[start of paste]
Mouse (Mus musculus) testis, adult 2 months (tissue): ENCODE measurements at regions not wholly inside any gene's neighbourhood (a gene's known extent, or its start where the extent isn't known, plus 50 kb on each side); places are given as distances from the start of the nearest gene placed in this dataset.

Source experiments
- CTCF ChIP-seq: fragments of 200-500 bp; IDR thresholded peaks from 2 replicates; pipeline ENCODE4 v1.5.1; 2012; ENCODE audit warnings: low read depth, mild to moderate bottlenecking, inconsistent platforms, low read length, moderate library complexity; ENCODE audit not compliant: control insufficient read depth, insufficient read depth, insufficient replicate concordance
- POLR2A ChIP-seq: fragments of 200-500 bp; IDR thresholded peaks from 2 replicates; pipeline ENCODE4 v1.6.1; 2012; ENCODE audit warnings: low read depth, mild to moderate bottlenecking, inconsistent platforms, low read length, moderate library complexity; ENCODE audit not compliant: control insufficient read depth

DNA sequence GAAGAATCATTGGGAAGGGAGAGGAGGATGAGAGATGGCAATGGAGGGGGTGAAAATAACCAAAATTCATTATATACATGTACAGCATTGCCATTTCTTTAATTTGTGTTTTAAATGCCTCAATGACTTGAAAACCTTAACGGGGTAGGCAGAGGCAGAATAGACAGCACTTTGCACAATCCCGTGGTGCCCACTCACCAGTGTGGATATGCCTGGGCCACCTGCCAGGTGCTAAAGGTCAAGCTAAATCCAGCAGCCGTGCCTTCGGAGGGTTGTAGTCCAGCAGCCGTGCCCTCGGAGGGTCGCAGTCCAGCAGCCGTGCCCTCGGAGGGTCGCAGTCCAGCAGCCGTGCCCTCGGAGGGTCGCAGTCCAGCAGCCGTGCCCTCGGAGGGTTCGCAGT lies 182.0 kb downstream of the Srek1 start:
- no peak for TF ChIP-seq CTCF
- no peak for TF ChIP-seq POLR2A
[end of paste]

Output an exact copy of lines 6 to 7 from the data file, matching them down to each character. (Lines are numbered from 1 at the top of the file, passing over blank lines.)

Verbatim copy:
- no peak for TF ChIP-seq CTCF
- no peak for TF ChIP-seq POLR2A